The world’s least developed countries don’t have many researchers exploring the edges of mathematical knowledge. So, for students interested in advanced maths, building connections across borders can make all the difference. Such a valuable connection is how Beninese and Togolese postgraduates received the opportunity to learn from Kalyan Bidhan Sinha of the Jawaharlal Nehru Centre for Advanced Scientific Research in Bangalore, India – and it all started at one of TWAS’s annual meetings.
Sinha, a TWAS fellow, met another TWAS fellow, Mahouton Norbert Hounkonnou of Benin, at the TWAS General Meeting in Mexico City in 2008. The two mathematicians hit it off and Hounkonnou convinced Sinha to sign up with the TWAS Visiting Professor Programme to visit the International Center for Pure and Applied Mathematics conference at the National University of Benin in Cotonou in 2009 to lecture on advanced mathematics. The programme enables TWAS fellows to visit a research institution in one of the world's least-developed countries for up to three months, three times during a five-year period.
At that conference, Sinha met Yaogan Mensah, a young mathematics faculty member at the University of Lomé in the neighboring nation of Togo.
It was the start of lasting ties between Sinha and mathematicians from Benin and Togo. Mensah took advantage of the TWAS Fellowships for Research and Advanced Training to visit Sinha in Bangalore for three months in 2012 for his own education. While there, Mensah persuaded Sinha to expand his work in Benin to Togo as well. So when Sinha returned to Benin as a TWAS visiting professor in 2013, he added a stop at the University of Lomé in Togo for a two-day visit with Mensah and some young Togolese mathematicians.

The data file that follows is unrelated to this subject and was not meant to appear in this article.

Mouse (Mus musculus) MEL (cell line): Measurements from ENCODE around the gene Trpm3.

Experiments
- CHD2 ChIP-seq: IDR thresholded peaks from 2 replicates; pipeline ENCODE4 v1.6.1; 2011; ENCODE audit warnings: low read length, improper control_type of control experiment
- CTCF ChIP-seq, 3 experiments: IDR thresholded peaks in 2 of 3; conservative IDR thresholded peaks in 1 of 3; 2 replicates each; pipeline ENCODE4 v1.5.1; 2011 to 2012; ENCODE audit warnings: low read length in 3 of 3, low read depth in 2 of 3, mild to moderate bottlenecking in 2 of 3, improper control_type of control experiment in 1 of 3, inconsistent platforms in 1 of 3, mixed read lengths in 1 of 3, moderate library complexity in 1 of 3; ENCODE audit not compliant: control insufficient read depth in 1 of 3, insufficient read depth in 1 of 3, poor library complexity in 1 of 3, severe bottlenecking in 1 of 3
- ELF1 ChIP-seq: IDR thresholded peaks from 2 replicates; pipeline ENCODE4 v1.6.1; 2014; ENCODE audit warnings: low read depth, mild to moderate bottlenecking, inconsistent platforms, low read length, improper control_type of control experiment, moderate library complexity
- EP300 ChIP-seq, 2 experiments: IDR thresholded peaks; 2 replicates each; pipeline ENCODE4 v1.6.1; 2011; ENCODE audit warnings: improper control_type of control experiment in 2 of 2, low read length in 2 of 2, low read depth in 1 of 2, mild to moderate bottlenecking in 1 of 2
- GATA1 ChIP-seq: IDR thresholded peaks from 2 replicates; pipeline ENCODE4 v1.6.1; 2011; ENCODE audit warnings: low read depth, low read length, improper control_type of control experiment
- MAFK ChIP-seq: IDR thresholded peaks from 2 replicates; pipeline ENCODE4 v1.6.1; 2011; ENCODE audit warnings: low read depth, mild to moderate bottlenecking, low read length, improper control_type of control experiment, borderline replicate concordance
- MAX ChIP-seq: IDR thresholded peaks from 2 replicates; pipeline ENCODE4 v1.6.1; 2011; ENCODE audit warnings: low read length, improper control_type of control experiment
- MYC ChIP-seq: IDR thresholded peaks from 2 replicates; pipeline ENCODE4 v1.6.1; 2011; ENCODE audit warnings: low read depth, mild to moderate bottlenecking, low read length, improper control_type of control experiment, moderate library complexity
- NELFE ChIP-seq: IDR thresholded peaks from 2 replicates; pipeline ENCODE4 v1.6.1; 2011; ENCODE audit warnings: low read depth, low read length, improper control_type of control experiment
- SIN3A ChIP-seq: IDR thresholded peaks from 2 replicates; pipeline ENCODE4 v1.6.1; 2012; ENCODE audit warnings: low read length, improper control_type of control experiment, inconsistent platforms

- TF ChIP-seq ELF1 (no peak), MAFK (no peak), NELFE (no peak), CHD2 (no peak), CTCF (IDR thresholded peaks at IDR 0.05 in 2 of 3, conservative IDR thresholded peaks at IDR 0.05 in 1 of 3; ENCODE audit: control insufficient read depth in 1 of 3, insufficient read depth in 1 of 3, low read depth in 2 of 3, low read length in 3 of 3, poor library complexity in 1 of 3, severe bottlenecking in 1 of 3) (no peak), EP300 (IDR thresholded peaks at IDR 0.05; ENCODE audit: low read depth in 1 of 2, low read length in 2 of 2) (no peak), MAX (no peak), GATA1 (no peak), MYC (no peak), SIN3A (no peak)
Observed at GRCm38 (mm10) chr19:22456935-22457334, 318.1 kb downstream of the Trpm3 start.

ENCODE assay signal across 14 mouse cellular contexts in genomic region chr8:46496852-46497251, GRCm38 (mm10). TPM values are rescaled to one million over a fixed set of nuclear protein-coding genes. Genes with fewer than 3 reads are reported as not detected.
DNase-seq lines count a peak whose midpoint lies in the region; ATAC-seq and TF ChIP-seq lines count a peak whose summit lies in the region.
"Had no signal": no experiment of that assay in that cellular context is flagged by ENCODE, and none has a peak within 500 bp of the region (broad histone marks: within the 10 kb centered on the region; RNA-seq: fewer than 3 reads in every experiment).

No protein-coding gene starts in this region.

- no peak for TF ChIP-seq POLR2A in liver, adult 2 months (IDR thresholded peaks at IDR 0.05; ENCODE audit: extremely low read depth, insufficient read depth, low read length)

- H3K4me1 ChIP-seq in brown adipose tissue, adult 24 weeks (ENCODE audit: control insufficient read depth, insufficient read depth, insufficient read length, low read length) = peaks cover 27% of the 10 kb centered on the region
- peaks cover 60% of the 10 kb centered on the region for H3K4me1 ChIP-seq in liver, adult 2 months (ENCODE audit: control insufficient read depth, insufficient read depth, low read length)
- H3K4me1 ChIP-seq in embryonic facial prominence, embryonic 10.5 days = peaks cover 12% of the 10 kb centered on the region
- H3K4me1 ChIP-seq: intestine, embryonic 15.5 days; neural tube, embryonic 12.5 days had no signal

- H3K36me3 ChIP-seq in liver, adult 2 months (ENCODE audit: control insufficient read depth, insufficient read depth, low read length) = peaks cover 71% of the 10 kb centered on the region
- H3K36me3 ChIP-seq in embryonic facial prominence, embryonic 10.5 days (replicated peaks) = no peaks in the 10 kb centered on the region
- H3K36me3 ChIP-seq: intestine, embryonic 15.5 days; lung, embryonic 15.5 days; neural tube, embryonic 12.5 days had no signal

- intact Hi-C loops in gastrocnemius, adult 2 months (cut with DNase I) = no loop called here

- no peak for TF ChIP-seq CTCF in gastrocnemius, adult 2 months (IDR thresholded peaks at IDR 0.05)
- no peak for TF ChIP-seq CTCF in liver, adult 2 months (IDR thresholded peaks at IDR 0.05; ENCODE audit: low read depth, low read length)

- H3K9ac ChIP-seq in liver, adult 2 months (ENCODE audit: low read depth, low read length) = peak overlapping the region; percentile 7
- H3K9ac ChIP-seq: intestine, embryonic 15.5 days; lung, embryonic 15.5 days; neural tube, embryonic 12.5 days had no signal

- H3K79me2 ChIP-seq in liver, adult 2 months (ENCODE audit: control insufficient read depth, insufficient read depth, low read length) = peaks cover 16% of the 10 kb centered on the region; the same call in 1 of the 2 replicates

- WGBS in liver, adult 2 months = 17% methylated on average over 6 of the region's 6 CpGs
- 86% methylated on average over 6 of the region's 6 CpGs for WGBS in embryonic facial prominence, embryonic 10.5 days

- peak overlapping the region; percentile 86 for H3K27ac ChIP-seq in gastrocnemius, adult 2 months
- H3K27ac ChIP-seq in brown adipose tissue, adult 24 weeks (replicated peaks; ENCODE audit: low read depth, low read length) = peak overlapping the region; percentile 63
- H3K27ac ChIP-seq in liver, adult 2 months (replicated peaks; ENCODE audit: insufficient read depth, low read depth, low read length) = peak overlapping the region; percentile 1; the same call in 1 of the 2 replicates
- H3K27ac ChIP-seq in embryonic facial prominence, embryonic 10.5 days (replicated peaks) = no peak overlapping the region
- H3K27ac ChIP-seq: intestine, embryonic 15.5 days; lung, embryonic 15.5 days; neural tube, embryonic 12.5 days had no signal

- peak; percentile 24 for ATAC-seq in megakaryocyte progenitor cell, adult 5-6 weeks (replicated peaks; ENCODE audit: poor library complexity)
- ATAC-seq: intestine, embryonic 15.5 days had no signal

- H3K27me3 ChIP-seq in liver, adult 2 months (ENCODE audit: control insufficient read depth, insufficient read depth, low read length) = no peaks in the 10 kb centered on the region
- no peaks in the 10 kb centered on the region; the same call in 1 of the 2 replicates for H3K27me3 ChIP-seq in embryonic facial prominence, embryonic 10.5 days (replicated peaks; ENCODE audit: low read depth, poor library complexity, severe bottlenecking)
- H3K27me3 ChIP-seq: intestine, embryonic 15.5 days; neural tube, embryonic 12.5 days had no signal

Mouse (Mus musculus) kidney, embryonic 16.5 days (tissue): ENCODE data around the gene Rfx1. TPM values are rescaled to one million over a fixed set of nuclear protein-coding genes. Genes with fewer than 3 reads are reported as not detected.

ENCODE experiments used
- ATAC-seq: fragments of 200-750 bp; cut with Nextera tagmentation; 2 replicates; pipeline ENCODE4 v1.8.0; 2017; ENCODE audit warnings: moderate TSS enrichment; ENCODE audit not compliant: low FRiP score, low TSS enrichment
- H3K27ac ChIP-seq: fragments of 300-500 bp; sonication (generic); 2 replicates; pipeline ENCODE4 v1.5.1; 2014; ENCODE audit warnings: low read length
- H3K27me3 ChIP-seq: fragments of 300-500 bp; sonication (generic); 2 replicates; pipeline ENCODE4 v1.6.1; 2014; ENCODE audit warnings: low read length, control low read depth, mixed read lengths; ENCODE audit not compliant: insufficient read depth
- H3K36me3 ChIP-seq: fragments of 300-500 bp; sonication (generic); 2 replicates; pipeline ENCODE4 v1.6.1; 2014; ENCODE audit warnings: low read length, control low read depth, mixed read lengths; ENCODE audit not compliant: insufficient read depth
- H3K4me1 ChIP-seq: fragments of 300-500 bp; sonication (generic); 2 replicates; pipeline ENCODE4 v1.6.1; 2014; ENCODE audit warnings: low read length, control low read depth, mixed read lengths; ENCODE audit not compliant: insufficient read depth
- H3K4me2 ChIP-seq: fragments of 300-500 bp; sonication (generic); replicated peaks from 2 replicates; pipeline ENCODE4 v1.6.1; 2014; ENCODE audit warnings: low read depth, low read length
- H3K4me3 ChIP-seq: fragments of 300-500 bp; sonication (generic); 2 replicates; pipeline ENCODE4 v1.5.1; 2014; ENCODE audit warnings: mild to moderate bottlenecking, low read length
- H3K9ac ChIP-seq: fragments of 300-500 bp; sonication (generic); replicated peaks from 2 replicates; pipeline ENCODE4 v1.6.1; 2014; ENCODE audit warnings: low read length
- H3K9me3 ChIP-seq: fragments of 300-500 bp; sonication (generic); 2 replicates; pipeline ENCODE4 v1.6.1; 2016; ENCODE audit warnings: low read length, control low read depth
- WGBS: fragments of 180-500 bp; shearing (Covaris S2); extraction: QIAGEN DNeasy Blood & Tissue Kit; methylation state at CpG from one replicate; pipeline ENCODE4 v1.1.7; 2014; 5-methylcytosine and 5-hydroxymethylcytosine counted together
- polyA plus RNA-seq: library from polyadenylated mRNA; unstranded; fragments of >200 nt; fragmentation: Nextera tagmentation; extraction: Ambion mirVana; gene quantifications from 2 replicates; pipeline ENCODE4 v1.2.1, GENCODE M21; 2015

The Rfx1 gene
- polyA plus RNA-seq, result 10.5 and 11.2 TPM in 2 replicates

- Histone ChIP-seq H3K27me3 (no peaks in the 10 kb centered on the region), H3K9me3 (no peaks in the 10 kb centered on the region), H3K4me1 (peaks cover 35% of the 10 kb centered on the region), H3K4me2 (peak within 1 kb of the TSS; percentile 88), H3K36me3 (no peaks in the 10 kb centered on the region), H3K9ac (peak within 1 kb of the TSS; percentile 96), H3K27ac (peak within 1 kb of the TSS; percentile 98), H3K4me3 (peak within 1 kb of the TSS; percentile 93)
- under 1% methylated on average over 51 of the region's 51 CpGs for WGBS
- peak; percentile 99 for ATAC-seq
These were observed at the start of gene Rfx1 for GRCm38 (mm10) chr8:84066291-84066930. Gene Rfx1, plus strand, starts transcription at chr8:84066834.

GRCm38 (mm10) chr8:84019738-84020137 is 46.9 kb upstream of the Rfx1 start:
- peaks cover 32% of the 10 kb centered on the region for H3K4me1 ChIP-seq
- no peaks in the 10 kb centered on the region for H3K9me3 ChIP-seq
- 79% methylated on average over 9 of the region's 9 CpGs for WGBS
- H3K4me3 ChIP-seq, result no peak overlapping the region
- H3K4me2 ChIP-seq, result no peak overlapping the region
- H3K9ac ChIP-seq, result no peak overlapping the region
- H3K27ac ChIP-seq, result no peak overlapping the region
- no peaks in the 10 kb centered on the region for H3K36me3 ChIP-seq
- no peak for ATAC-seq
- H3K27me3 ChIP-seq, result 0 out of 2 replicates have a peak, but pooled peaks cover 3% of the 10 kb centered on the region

“I gave two seminars in Togo, one at the very elementary level and the other was a little more advanced,” said Sinha. “My motive was to expose them to somewhat modern aspects of analysis, how it is done in many places.”
“It was a great honour for us to have received, in our department, a mathematician of such level," Mensah said. "The students appreciated the visit and the lectures a lot. His visit has motivated a lot our students. As for me, Professor Sinha is a mentor.”
Sinha works in a field in mathematics called operator theory, greatly advanced by Hungarian mathematician John von Neumann on quantum mechanics in the early 20th century. Sinha’s current research focuses on how operative theory interacts with geometric objects. Using the mathematical language of one field to describe a completely different field is what excites Sinha about mathematics, and he tries to instill that excitement in his students and audiences. He wanted to bring that potential for excitement and inspiration to Benin and Togo.
Two of the Togolese students seemed “quite keen” on the lesson, Sinha said, which was promising. “You may not understand everything. You’re not expected to understand everything,” he said. “But it should somehow excite you. You can do good mathematics, probably, if you get excited by it.”
It was a memorable experience, Sinha said, to participate in furthering mathematics study and research in those two smaller nations, both of them among the world's least developed countries. “This I did to, at least, give them some exposure,” he said. “I’ll do my bit, in a sense, as much as possible.”